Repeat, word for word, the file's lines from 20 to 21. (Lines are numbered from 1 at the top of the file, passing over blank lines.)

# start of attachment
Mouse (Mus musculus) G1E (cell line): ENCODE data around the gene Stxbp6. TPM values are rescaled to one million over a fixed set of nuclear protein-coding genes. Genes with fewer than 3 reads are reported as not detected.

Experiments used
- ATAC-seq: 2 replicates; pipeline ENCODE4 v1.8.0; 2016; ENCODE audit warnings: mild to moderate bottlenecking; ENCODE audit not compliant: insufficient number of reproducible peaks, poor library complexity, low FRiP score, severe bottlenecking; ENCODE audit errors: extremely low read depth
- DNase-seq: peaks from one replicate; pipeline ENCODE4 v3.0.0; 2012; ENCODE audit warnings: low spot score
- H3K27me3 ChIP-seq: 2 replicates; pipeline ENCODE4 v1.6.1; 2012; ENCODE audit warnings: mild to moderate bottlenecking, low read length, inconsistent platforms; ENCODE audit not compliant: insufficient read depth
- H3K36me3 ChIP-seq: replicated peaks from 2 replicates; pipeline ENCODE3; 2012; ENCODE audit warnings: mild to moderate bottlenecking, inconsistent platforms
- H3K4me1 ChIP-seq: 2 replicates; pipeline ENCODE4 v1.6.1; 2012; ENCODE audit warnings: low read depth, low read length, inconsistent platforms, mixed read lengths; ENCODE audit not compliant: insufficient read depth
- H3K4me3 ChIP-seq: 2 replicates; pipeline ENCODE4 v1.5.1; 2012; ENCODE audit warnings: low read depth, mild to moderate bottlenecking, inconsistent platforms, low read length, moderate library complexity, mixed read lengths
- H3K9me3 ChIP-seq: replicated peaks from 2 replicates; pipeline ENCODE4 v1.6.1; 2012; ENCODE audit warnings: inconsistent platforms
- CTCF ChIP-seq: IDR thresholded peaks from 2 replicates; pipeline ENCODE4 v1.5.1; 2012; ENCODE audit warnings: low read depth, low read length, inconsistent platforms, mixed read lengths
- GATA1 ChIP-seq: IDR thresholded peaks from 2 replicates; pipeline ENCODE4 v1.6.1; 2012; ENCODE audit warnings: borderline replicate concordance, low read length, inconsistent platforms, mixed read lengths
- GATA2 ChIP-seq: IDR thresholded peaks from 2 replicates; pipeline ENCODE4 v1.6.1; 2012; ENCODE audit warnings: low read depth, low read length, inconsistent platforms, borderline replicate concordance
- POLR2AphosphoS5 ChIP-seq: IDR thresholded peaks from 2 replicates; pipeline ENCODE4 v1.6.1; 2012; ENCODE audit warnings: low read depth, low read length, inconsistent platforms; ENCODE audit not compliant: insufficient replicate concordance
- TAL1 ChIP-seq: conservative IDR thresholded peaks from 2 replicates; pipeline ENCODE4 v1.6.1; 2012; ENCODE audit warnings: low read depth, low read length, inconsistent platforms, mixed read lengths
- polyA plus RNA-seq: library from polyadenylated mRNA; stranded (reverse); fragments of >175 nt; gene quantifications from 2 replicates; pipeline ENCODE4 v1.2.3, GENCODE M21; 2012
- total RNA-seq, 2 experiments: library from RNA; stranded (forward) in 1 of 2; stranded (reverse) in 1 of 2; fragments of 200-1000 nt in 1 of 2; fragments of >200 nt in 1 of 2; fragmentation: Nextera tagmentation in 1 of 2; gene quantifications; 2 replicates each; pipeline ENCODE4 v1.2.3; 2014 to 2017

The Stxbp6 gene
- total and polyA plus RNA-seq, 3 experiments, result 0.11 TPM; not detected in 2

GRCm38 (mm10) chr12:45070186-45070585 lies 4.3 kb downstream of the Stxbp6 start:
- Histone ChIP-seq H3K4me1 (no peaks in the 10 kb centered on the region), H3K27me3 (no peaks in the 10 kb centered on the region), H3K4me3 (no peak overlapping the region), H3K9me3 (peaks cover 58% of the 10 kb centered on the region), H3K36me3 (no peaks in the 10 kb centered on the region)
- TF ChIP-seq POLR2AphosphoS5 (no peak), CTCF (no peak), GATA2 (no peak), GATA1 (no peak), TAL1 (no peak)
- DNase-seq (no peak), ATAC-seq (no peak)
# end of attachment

- Histone ChIP-seq H3K4me1 (no peaks in the 10 kb centered on the region), H3K27me3 (no peaks in the 10 kb centered on the region), H3K4me3 (no peak overlapping the region), H3K9me3 (peaks cover 58% of the 10 kb centered on the region), H3K36me3 (no peaks in the 10 kb centered on the region)
- TF ChIP-seq POLR2AphosphoS5 (no peak), CTCF (no peak), GATA2 (no peak), GATA1 (no peak), TAL1 (no peak)